Head Shaking!!!

Discussion in 'Emergencies / Diseases / Injuries and Cures' started by KarenP, Sep 6, 2011.

  1. KarenP

    KarenP Chillin' With My Peeps

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    I have 3 chicks about 5 weeks old. They are shaking their heads quite a bit. I have been taking them outside during the day for fresh air. Is it possible they are doing this because their adult feathers are growing on their head or should i treat them for mites? I've never seen mites, so i don't know what to look for. Are they even old enough to be treated?
     
  2. chicmom

    chicmom Dances with Chickens

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    Watch them, and do they shake their heads when you talk? (I know, weird question, but I'll bet they do.)
     
  3. ChickenPeep

    ChickenPeep Faith & Feathers

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    I have had this happen too. I had 2 red sex link chicks that did this all the time. I got really scared because it was happening every second and i thought they were having a seizure. Later on, one of them died, but the other one is still living and has grown into a sweet, healthy hen! I however, do not belive the death had anything to do with the head shaking. A few weeks after that, we got another RSL. That one did it too!! She also, is still alive and i dont thing ive seen a healthier chicken!! A few days ago, i was holding her at night and she started doing it again!!
    So as a summary, i dont think its a problem. the one that i had that died, well.... i dont think the death had anything to do with the head shaking! I dont really know what it is, but i dont think its a problem!
    Hope i helped!!
     
  4. MudgesMom

    MudgesMom Out Of The Brooder

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    Sometimes this can just be from talking, certain breeds are more sensitive to noise.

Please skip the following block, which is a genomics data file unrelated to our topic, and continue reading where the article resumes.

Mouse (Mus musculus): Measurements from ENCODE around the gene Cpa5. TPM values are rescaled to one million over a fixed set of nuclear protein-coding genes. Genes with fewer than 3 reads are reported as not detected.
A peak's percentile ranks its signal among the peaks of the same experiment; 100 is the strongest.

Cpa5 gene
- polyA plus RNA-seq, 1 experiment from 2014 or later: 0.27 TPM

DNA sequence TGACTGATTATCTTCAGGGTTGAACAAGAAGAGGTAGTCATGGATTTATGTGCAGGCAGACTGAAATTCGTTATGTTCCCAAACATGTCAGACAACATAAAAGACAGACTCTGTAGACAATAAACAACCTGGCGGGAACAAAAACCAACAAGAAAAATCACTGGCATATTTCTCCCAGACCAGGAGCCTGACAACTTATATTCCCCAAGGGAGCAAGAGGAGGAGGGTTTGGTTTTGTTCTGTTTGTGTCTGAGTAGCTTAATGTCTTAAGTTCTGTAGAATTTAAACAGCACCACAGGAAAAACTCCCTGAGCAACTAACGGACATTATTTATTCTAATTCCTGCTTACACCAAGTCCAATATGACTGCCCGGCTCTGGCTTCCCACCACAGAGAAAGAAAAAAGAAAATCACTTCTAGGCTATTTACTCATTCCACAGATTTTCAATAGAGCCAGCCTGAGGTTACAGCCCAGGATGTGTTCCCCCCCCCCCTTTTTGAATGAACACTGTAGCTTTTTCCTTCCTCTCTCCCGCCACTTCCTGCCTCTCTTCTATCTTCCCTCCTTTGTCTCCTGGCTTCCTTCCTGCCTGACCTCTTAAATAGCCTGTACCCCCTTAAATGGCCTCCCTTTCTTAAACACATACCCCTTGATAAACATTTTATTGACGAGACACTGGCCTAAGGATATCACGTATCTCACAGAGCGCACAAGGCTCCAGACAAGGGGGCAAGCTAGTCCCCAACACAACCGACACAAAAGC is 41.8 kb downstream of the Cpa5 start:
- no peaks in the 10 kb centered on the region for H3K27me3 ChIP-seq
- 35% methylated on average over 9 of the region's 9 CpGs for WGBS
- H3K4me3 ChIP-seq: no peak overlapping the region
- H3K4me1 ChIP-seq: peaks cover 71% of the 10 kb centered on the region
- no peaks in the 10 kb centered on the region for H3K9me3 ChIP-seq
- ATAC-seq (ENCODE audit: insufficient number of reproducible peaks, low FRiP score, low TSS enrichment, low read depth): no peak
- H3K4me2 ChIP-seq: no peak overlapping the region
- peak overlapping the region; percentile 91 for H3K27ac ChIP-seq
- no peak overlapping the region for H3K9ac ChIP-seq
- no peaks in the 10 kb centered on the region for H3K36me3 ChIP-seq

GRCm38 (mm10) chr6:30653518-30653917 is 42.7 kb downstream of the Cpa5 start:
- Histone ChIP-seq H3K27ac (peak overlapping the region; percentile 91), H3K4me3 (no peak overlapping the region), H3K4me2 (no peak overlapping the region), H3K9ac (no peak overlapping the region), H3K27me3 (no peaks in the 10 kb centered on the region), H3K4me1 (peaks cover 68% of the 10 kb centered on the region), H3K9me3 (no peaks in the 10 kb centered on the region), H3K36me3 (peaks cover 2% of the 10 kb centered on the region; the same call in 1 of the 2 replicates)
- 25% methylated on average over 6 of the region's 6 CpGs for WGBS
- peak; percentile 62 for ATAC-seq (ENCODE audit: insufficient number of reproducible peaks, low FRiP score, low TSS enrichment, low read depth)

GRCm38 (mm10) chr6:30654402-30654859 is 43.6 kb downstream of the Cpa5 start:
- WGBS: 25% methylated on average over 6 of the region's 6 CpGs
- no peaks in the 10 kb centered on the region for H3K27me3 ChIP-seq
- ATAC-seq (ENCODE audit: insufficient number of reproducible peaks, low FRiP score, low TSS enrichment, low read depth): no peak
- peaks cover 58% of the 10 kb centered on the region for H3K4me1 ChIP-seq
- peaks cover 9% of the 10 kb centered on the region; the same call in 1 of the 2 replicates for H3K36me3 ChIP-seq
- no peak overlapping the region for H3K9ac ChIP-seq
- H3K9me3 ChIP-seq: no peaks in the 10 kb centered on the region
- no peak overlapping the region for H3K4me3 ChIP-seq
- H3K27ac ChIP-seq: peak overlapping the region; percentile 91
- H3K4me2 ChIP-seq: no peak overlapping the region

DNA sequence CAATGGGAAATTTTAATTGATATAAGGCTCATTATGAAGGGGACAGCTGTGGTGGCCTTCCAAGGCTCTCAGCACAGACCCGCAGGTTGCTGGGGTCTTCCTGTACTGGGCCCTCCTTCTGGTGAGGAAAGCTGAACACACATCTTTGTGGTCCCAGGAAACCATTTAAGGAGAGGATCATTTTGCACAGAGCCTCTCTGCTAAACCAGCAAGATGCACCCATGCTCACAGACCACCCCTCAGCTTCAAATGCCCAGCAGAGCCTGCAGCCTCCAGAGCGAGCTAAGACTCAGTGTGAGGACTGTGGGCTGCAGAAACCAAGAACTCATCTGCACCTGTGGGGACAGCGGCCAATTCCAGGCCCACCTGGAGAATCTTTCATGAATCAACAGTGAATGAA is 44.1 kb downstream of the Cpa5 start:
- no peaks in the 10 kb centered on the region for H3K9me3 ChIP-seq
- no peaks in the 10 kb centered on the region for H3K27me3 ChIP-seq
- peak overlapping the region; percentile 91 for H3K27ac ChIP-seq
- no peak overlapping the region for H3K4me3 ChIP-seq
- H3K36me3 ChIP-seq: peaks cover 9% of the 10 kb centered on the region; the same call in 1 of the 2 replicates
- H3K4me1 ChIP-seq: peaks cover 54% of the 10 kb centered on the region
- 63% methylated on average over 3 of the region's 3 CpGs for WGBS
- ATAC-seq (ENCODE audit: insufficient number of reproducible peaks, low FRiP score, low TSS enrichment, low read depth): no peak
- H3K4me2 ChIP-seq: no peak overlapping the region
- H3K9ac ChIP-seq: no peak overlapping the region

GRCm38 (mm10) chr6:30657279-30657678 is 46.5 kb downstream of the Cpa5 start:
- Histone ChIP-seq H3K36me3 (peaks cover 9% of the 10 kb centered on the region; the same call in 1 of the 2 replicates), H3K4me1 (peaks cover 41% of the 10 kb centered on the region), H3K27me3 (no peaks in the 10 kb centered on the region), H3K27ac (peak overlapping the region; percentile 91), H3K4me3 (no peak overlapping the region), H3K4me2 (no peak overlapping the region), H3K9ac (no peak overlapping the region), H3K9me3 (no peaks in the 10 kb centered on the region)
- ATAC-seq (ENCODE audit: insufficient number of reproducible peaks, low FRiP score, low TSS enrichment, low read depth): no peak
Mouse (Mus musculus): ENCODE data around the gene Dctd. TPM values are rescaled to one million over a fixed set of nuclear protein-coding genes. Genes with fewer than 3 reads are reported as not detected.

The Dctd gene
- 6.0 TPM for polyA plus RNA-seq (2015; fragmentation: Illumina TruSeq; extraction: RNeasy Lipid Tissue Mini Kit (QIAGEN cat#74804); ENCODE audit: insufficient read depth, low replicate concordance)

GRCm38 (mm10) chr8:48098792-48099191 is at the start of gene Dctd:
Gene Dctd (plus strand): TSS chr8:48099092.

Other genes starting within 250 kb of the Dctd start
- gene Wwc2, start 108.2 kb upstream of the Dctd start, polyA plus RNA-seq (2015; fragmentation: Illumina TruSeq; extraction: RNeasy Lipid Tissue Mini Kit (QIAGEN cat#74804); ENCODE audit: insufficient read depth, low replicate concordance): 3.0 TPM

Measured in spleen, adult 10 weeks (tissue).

Feathering coming in on the head can aggravate this also.

    There are other reasons why the chicks may be doing this- mites are a possibility and some resporatory diseases can cause head shaking. To check for mites you will need to check at different times, day & night. The Northern fowl mite ( very common and hard to get rid of & hard to detect) can be seen at night in the dark. Use a flashlight or red light, they move very quickly and actually hide in the feather shafts. Lift the wing and see if you see anything, check the vent- if very bare than this is suspect, and the head too. Silkies and polish are very suseptable around the head area.
    You can treat them with diatomaceous earth or seven dust. Even though they are young its better than them getting totally infested and dying of anemia.

    Resporatory Diseases can also cause head shaking. It will be VERY frequent sometimes almost constant. They might not even have any other symptoms. It's causedby the air sacs becoming thickened ,filled with exudates and they shake to try to free the 'plugs' to dilodge them so to speak.
    Young chicks don't always show signs of a CRD like big girls do. On that note are the chicks seperate, and quarantined from all other birds? How is your biosecurity?

    More than likely it's 1 of the first 2. I get nervous too and have experienced all senarios. [​IMG]
     
  5. KarenP

    KarenP Chillin' With My Peeps

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    Yes the chicks are in a cage inside the house and never with my older chickens. I think i am over protective and afraid of them getting every disease possible. All i do is worry about these chickens. This is worst than having children!!![​IMG]
     
  6. ChickensAreSweet

    ChickensAreSweet Heavenly Grains for Hens

    My chickens shook their heads about every 5-15 seconds when they had the Northern Fowl Mite. I treated and retreated in around 10 days, and this cured them.

    Also they shake their heads if we are all inside the shed and I talk to them.

    But the mite shaking was definitely mites, and definitely GONE after treatment. They came back 4 months later and I treated them again (the head shaking started and stopped, right on cue).

    Now I treat every 4 months just to be safe.
     
  7. MKingsolver

    MKingsolver Out Of The Brooder

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    Quote:I'm curious how you treated them for the fowl mites. I used a poultry dust for mine but was leary about getting any on their head so as not to get it in their eyes. Three of my girls are shaking their heads like crazy but I'm wondering if it also has something to do with feathers re-growing on the back of their necks and their backs. I rescued them from a breeding operation and an over zealous rooster [​IMG] Also, in the off chance that it's a respiratory infection, I have Duramyacin on hand and could treat them with that but would it still be ok to eat their eggs?

    Anyhow, I'd really appreciate any information you might have. I know I wouldn't want to be shaking my head every 5 seconds and would like to help them! Thanks!